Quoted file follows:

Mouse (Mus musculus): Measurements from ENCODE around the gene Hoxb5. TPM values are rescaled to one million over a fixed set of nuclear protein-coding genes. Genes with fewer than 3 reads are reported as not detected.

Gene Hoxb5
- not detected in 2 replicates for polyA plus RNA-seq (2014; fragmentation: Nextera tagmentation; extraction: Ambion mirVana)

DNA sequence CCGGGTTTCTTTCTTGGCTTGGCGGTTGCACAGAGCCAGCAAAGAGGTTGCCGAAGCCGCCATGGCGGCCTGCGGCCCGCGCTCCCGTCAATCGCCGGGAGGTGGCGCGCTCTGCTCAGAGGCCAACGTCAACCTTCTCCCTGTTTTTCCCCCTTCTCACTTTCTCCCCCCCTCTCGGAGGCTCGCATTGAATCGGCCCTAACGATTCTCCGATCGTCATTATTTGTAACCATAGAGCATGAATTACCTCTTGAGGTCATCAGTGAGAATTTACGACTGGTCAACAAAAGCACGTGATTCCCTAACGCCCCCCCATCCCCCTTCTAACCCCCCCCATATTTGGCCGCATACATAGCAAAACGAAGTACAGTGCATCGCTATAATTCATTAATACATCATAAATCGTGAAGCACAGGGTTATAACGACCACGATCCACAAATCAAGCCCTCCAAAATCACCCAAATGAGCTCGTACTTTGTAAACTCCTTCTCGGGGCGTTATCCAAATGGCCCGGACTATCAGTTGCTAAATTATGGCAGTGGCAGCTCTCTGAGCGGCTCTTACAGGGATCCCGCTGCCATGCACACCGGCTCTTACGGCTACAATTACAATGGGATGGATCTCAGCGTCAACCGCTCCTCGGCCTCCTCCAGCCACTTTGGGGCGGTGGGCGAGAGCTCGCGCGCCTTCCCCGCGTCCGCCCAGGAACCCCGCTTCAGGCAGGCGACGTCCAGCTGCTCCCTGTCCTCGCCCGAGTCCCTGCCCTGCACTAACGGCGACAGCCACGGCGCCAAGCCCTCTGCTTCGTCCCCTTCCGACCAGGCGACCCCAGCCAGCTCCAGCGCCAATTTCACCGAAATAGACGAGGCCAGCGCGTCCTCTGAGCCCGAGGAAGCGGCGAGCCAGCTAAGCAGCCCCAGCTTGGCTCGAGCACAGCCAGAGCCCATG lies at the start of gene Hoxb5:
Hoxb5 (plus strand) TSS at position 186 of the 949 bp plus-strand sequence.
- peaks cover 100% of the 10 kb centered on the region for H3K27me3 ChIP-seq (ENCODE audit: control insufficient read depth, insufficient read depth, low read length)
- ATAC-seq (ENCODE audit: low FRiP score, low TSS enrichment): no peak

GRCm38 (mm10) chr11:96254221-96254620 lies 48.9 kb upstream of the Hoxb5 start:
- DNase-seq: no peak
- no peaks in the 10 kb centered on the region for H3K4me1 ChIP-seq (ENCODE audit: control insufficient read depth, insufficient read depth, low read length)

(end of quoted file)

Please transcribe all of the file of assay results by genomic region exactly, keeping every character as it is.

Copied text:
Mouse (Mus musculus): Measurements from ENCODE around the gene Hoxb5. TPM values are rescaled to one million over a fixed set of nuclear protein-coding genes. Genes with fewer than 3 reads are reported as not detected.

Gene Hoxb5
- not detected in 2 replicates for polyA plus RNA-seq (2014; fragmentation: Nextera tagmentation; extraction: Ambion mirVana)

DNA sequence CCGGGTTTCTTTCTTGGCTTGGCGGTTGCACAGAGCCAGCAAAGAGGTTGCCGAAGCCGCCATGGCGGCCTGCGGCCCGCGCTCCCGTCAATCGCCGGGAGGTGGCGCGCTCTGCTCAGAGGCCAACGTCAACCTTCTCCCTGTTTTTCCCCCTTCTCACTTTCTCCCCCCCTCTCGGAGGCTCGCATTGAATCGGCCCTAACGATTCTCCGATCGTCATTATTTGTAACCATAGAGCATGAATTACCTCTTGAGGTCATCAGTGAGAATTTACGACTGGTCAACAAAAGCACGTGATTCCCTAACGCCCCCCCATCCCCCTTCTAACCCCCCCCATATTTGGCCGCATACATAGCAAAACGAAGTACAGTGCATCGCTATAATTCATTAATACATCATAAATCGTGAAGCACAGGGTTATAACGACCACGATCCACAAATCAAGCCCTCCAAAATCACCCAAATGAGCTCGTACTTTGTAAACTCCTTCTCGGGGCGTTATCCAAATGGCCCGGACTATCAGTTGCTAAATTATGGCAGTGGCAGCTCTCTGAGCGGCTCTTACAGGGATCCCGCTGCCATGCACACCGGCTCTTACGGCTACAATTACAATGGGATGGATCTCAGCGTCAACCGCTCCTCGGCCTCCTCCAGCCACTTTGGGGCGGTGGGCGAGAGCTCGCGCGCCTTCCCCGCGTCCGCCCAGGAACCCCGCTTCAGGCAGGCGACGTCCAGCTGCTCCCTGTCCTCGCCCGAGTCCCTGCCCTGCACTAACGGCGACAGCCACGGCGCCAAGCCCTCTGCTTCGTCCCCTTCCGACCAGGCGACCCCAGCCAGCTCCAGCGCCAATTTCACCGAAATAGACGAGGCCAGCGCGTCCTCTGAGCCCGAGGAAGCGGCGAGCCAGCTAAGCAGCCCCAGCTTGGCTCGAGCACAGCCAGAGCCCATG lies at the start of gene Hoxb5:
Hoxb5 (plus strand) TSS at position 186 of the 949 bp plus-strand sequence.
- peaks cover 100% of the 10 kb centered on the region for H3K27me3 ChIP-seq (ENCODE audit: control insufficient read depth, insufficient read depth, low read length)
- ATAC-seq (ENCODE audit: low FRiP score, low TSS enrichment): no peak

GRCm38 (mm10) chr11:96254221-96254620 lies 48.9 kb upstream of the Hoxb5 start:
- DNase-seq: no peak
- no peaks in the 10 kb centered on the region for H3K4me1 ChIP-seq (ENCODE audit: control insufficient read depth, insufficient read depth, low read length)